him in accordance with the Consti-
The single most notable example
of the President's power in making
appointments unfolded after the
2001 general election produced an
18-18 tie. (The then president,
Arthur N R Robinson had to decide
between the leaders of the two po-
litical parties with equal number of
seats in the House, who would be
prime minister. He chose Patrick
Manning over Basdeo Panday, and
the rest is history.)
Of almost routine political signifi-
cance however, each time there is a
new Parliament after a general elec-
tion, the President appoints nine in-
dependent senators, whom we all
now know can and do significantly
affect the course of political history
in this country.
Then, on a more mundane level,
the President, on his own authority,
appoints some 25 people to the En-
vironmental Commission, Environ-
mental Management Authority,
Law Reform Commission, Law Revi-
sion Commission, National Insur-
ance Appeals Tribunal and
Additionally, the President ap-
points a further 48 or so people,
after consultation with the Prime
Minister and the Leader of the Op-
So, our President appoints a total
of some 80 people, approximately
32 in his discretion and 48 after
consultations, to Parliament and the
various commissions, tribunals, and
authorities that affect virtually
every aspect of life in this country.
Two questions come to mind.
First, is the Office of the Presi-
dent provided with an appropriate,
independent budget so that the
President may acquire specialist,
professional advice and services to
identify and select appropriate peo-
ple for the various positions to
which he must appoint?
Second, should appointment to
the presidency, this most powerful
office in the land, in which the exec-
utive power of the State is vested,
be left to parliamentarians sitting
as an "electoral college" or should
our presidents be elected directly by
the citizenry as a whole?
Ashton S Brereton
According to the World Cancer Re-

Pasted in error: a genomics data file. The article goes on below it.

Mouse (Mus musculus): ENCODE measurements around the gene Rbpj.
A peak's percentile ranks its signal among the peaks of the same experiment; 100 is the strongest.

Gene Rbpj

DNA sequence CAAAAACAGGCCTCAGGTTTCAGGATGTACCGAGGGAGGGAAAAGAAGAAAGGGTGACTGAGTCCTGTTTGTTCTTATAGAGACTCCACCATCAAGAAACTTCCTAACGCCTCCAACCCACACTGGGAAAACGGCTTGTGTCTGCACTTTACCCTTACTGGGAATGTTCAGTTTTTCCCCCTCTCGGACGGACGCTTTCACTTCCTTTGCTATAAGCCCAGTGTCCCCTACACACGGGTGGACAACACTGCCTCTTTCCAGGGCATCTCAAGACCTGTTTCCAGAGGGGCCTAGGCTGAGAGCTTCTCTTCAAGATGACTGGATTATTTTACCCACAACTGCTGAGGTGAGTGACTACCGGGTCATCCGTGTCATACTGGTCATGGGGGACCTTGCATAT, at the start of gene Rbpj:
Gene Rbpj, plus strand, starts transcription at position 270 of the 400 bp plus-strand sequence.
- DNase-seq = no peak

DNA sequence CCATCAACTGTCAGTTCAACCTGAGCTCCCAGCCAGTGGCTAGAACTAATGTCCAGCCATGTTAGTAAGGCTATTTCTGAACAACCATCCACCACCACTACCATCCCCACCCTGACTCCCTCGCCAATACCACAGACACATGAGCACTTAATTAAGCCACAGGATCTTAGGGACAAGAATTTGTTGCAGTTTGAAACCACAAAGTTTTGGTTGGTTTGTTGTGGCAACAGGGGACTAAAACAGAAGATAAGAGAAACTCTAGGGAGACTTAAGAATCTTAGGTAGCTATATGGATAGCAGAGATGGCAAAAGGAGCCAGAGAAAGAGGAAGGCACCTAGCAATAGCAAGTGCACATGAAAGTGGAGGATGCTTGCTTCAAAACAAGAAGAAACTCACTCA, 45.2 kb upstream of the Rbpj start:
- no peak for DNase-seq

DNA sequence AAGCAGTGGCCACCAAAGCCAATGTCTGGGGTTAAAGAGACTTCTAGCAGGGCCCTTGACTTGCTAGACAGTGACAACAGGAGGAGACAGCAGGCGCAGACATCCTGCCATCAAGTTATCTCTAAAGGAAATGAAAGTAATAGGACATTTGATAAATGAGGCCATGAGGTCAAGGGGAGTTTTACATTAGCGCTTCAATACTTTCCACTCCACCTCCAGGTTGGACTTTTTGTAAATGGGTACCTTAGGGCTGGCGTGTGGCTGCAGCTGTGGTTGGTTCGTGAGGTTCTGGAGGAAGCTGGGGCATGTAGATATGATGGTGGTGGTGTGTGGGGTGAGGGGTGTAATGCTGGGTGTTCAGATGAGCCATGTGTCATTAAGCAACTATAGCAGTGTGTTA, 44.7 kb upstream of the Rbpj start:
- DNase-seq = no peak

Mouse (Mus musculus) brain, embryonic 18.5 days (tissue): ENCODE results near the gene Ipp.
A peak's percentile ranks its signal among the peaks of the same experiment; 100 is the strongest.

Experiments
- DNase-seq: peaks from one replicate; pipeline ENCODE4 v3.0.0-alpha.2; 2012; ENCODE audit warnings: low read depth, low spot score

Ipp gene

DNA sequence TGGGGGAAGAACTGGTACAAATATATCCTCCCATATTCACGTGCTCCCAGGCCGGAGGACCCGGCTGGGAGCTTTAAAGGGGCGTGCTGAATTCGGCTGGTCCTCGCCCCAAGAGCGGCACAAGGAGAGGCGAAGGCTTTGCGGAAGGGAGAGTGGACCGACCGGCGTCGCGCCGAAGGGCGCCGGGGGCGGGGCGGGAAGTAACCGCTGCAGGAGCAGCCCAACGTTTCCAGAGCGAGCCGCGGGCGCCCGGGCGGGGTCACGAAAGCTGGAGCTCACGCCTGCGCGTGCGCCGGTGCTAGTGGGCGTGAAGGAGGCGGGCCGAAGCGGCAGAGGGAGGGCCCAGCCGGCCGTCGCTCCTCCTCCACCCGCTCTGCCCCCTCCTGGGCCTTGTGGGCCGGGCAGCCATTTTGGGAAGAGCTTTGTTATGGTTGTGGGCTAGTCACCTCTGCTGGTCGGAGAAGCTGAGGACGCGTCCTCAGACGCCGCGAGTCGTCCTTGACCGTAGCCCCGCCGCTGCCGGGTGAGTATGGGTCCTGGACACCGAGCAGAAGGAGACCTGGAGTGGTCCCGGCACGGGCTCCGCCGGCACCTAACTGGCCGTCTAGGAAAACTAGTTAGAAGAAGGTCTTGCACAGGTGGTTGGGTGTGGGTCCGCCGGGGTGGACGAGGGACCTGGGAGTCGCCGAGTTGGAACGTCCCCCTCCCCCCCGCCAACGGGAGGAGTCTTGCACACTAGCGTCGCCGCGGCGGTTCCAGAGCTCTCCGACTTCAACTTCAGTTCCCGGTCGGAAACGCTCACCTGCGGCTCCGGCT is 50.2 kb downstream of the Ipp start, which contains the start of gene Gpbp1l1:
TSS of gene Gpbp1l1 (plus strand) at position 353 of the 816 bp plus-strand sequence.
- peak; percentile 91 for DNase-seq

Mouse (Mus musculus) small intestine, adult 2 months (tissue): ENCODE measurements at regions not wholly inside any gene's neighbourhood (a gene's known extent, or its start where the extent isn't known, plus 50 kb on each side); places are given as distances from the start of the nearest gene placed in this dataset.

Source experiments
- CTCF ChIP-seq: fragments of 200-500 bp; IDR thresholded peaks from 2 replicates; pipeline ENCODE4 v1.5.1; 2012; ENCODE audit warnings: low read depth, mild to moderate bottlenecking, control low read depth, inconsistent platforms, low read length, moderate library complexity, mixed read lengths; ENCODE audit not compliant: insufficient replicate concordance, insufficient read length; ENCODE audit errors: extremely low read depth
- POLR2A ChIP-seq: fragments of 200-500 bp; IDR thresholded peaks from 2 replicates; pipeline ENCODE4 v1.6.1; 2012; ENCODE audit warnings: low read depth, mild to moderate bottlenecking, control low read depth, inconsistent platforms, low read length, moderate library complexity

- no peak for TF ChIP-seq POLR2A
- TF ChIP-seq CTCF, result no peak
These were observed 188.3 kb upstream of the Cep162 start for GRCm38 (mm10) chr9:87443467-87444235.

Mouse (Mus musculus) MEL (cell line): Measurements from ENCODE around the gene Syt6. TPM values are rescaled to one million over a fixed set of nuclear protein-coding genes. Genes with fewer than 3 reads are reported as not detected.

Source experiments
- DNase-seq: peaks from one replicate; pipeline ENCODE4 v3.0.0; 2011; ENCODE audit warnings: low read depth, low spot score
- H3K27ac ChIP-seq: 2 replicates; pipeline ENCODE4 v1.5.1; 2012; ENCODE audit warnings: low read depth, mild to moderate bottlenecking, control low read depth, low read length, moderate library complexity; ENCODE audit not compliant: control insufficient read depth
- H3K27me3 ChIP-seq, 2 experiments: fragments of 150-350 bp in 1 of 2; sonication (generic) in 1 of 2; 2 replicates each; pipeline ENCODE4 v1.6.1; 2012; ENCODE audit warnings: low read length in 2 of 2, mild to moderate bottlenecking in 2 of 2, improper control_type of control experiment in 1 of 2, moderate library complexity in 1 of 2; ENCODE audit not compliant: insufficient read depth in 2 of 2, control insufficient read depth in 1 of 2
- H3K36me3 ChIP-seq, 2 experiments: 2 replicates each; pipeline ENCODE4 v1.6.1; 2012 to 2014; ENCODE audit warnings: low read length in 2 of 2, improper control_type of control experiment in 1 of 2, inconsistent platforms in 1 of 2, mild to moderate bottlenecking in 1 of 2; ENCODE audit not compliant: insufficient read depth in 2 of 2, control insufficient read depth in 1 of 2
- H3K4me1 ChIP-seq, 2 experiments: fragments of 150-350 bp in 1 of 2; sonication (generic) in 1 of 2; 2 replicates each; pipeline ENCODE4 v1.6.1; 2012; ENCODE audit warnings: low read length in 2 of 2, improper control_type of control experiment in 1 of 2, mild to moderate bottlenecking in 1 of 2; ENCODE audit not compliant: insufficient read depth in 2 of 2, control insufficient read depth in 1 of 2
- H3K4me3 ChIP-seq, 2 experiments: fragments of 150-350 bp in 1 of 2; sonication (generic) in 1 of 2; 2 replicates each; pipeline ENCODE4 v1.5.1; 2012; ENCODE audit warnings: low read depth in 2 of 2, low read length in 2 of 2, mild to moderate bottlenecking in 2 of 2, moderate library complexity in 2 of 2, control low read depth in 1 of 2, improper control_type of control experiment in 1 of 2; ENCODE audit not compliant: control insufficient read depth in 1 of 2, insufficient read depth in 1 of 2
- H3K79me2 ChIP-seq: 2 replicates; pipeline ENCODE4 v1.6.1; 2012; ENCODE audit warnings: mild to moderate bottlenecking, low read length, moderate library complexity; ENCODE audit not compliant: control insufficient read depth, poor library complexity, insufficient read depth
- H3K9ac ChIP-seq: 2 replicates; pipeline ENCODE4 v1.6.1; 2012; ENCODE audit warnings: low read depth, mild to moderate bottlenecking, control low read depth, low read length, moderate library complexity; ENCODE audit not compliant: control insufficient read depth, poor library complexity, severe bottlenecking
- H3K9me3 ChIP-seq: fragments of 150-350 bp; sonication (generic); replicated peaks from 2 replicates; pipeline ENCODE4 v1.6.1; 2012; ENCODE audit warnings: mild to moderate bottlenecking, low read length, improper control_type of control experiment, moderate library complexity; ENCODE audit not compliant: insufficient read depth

search Fund International, using 2012
data, T&T is in the top ten among
men for cancer incidence.
Apart from building an Oncology
Centre, what are we doing to research
why we have such a high rate of can-
Certain chemicals which are
banned from use in other countries
are widely used on food crops here in
T&T. It is causing a silent revolution
towards organic produce.
The problem, however, is that many
locals think that organic means
"grown yourself" as opposed to not
In some countries there are rules
governing the time between spraying
and harvesting and, of course, what
chemicals can be used.
I remember a speech given by the
late president, his excellency Noor
Hassanali, dedicated to the environ-
ment at an opening of Parliament one
year. The speech was dedicated to
one topic rather than the usual range
of ills that need rectifying.
Like so many other aspects of life
in T&T, it is made harder by what V S
Naipaul calls the "ebullience and irre-
sponsibility" of our society.
Our leaders anxious for widespread
approval are quick to indulge negative
behaviour rather than dissuade
Some initiatives to protect the en-
vironment have been coming from
this administration, like the hybrid ve-
hicle tax break, Cepep marine, the
hunting moratorium, CNG buses, and
the proposed beverage container bill.
On the other hand, one of the first
measures taken by the Government
was to allow the importation of older
vehicles into the country in an at-
tempt to make them more affordable
to consumers. This has had the effect
of bringing more vehicles on to the al-
ready congested roadways and bol-
stering the toxic fume emissions
throughout our airways.
Perhaps even worse is that it has
eroded the discipline level required to
own a vehicle, resulting in a breed of
driver with little regard for the vehicle
as well as the lives that may be en-
dangered by it.
Cigarette butts are tossed out of
vehicles to damage large areas of
plant life after doing the internal dam-
age to the smoker.
Neither the roadways nor the Li-
censing Division has been up to the
task of managing the roll-on, roll-off
Meanwhile, between the dust and
the fumes, pedestrians are left to see
the air that they breathe.
The removal of the fuel subsidy on
premium fuel has further created an
incentive to use older vehicles while
punishing the driver opting for pre-
In larger, more developed countries,
managing large volumes of people
and waste is crucial to sustainability.
We need some more active interven-
tions such as state land for recycling
businesses, tree planting rather than
mere ornamental plants, and meas-
ures to discourage dumping.
There are many creative solutions
in existence already such as, legisla-
tion to include a disposal fee on elec-
tronic items at the point of purchase.
We just need to get started doing
something and changing the toxic cul-
ture we have developed over the
The real power of the President
Time to change our toxic culture
Harsh and oppressive 'justice'
Neval Chatelal serenades an employee of the Office of the Attorney General
during the ministry's annual staff appreciation and retirement function at the
MovieTowne Banquet Hall and Conference Centre, Invaders Bay, Port-of-Spain,
on Wednesday. PHOTO: CLYDE LEWIS
Sunday Guardian www.guardian.co.tt December 7, 2014